There are two main styles of spicing to the food: spicy – Berbere or mild – Alichas. The typical and best route to take for a first time dinner experience is to gather a few friends and share a platter. The menu offers Specials 1, 2 or 3 for one, two, three or four people. Each special offers a combination of four items from the menu – usually two meat based entrees and two vegetable based entries with varied spicing.

2 different specials for two shared on one tray

Typical items include: Doro Wat – chicken cooked with bebere sauce and served with hard-boiled eggs; Kitfo -minced beef with butter and hot pepper served with seasoned cheese; and Yatakilt Wat – fresh carrots, potatoes, string beans and peppers cooked in tumeric and others spices.

Other items on the menu worth sampling include Ethiopian honey wine and the sambusas (meat or vegetable filled pastries).

If you have a medium sized group with some “wary” eaters, this may be a good first bite into the world of alt eating.

Solay Bistro

Cuisine: Somali with Ethiopian and other influences

5786 Columbus Square (near intersection of SR 161/East Dublin-Granville Road Cleveland Avenue)
614.899.8800
Open: Monday-Thursday, 11am – 10pm, Friday 11am to 11pm, Saturday 9am to 11pm, Sunday 9am to 9pm
Breakfast from 9am to noon on Saturday and Sunday

Click here to map it!

(Reader warning: There is a long lead in to the meat of the story.)

The aim of alt eats is to make connections. We want to connect you with new cultures, cuisines, areas of the city, and ultimately, the people behind the counter and in the kitchen. The stories of the people that make the food are often as important as the food they create.

Food has a way of bringing people together. Taco Drew met CMH Gourmand at a beer tasting via Columbus Underground. CMH Gourmand met Hungry Woolf at a North Market cooking class. The three of us went on to join Slow Food Columbus. Then we created Taco Trucks Columbus which introduced us to more people and places we would not have met any other way. It seems each person we meet or tweet with or e-mail, adds to the melting pot of alt eats with a restaurant lead, suggestion or feedback. Adding more people to the alt eats team has helped us spice up the content as well.

Food continues to connect us with new people. We met Abdi Roble from the Somali Documentary Project at a Social Media Conference. This prompted us to ask him to share a meal with us to help us better understand and appreciate Somali food and culture. We met with Abdi and his wife Fatima as well as Ismail, another acquaintance from the Somali Documentary Project for a meal. Fatima suggested a last minute change of venue which led us to the newly opened Solay Bistro.

Continue reading

Mardi Gras Ice Cream & Cakes

Cuisine: Ice Creams of the World

1947 Hard Road (Intersection of Hard Road and Smokey Row)
Monday to Sunday 1 pm to 9:30 pm / 10:00pm in summer months.
Closed for a period of time in the winter.
614.766.2020

Click here to map it!

There is an ice creamery in our city that is beloved for having fascinating flavors made from unusual combinations of non traditional ingredients. The owner of this little ice cream shop started scooping her exotic creations in 2000 and quickly grew a loyal following. This is not the story of Jeni’s Splendid Ice Cream. This is the tale of Mita Shah and Mardi Gras ice cream. Mita has always enjoyed cooking and making special Indian dishes for her relatives. She also likes to experiment with flavors. She created a mango ice cream recipe which she gave to the owner of a nearby ice cream store. Mango rapidly became a customer favorite so the owner asked Mita if she wanted to work for him. She told him she would rather purchase the business when he was ready to sell, and was later given the opportunity to buy Mardi Gras. She kept the name while changing the recipes of many of the traditional homemade flavors.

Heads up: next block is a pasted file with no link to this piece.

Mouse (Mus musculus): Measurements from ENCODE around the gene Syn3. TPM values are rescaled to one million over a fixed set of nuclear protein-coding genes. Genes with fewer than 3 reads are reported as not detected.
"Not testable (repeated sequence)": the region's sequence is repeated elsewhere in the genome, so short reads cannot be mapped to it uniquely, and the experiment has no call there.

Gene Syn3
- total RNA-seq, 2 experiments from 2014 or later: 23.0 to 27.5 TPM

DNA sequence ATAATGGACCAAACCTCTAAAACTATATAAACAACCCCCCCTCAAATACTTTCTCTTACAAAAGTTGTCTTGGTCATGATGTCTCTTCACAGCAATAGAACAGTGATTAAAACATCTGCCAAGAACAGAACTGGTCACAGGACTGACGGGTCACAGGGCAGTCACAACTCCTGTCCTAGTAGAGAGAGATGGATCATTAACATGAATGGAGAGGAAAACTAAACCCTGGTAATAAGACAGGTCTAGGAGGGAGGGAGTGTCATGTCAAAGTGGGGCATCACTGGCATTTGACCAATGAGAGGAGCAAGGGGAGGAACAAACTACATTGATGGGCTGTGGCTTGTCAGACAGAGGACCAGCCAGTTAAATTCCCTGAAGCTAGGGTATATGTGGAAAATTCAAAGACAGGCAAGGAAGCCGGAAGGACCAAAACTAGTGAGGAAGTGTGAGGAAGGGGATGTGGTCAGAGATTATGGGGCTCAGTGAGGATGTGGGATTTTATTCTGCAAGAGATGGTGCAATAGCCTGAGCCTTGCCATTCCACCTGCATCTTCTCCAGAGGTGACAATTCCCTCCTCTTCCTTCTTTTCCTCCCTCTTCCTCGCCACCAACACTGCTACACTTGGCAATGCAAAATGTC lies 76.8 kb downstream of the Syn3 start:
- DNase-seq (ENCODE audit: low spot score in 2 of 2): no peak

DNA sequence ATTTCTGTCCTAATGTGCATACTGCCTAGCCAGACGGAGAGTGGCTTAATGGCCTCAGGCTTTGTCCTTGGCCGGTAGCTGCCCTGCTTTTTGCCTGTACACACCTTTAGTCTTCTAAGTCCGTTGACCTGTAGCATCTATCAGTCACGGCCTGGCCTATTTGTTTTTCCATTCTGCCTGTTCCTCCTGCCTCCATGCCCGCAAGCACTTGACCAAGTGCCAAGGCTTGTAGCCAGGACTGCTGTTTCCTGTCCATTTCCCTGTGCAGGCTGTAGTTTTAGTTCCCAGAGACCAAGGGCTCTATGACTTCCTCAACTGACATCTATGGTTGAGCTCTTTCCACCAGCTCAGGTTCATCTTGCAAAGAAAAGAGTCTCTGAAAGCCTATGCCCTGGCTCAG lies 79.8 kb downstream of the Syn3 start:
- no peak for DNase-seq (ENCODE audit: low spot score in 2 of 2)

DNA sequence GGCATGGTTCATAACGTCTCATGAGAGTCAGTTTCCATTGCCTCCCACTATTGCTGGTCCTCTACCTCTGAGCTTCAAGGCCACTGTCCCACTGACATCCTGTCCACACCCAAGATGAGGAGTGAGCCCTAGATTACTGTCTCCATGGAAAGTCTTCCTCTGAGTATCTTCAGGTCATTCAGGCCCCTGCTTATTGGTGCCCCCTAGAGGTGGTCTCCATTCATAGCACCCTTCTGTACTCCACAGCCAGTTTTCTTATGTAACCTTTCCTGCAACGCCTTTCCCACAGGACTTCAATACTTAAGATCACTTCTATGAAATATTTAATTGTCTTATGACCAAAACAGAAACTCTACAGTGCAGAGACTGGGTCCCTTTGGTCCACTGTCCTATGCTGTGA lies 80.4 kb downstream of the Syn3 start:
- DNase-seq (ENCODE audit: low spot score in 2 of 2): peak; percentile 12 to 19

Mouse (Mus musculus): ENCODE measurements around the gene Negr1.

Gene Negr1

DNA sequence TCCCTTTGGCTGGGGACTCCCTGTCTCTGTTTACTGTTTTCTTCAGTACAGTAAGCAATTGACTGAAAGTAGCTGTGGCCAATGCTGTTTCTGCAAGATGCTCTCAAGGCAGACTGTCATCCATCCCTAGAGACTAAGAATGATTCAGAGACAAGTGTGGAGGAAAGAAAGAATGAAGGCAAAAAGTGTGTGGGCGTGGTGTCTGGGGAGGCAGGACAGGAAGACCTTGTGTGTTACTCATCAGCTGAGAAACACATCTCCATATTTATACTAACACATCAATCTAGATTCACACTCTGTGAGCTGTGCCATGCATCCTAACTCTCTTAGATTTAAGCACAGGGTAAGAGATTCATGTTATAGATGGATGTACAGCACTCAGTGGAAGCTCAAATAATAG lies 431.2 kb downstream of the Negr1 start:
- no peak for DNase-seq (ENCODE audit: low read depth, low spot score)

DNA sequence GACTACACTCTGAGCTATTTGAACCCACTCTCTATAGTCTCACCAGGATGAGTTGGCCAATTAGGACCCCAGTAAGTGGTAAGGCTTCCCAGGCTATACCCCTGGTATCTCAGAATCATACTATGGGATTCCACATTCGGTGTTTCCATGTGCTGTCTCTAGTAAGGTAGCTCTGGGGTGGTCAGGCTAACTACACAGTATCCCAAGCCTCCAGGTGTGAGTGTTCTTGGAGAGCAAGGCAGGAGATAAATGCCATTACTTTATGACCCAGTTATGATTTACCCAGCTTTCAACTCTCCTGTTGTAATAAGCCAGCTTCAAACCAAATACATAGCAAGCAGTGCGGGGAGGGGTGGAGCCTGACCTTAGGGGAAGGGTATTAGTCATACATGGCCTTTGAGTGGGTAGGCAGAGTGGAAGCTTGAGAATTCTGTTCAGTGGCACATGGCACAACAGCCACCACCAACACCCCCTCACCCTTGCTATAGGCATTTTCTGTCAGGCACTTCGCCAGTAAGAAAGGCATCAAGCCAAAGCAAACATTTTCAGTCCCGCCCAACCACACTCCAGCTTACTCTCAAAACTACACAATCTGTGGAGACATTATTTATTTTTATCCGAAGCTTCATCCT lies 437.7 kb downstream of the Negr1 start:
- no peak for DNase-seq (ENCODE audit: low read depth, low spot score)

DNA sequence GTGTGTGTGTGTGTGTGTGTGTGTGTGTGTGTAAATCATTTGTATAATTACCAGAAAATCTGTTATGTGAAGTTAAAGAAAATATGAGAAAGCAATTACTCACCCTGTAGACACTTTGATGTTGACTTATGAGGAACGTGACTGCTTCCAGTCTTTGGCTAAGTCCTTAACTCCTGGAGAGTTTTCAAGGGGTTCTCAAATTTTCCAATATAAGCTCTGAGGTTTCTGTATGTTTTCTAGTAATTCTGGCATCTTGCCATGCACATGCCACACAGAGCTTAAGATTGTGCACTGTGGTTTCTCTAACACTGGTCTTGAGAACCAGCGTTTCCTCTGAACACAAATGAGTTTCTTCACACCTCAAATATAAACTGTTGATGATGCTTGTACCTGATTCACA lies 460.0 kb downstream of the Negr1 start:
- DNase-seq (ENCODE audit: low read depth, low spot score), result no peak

Mita has created a United Nations of ice creams. In addition to the standards, she offers several flavors based on Indian desserts, a few with Asian leanings such as lychee or green tea and several obscure or forgotten regional ice creams including Blue Moon (a very blue, vanilla based ice cream). She has a repertoire of 200 flavors, scooping 48 at any given time including (depending on ingredient availability) at least 16 international flavors.

Mardi Gras has an unlikely location, buried in a strip mall on the Northwest side of Columbus. Over ten years a loyal customer base has developed at a place that is way off the radar. The walls are lined with photographs of happy customers. A cricket team comes in for a traditional round of Sweet Rose milkshakes before matches.

Customers bring her recipes and ideas for her to try out. One customer brought her a recipe for Spumoni that was passed down from her Italian grandmother. Mita is constantly searching for authentic ingredients and dries her own fruits so she can create flavor profiles that meet her high standards. She teaches her employees to take special steps to store and cover the ice cream to preserve freshness and flavor.

Unique flavors such as Kesar Pista (a mix of saffron, almonds, pistachios and cardimum) are balanced out with flavors such as Rum Raisin or Highlander Grogg. Mardi Gras has something for everyone with kid friendly soft serve options, candy toppings, sugar free and fat free options. There is even a flavor with noodles in it, that one is staying a secret until you try it. The staff gladly offer as many samples as one needs to make a decision since there are so many new options to choose from.

Popular flavors include: Mango, Sweet Rose (it really has the aroma of a rose), Ginger (not too intense, but full of flavor), Anjeer (Fig), Guava and Roasted Bananas. Mita’s more exotic flavors combine a balance of subtle and intense tastes while allowing one to taste the true essence of the main ingredient. Tasting notes for the Falooda Kulfi (a combination with Iranian, Pakastani and Indian roots that includes pistachios and rose water) were: “intensely floral, creamy, sweet aroma, like sticking a nose in a flower“. Mardi Gras makes a party of flavors and tastes which allow one to explore the world via an ice cream cone.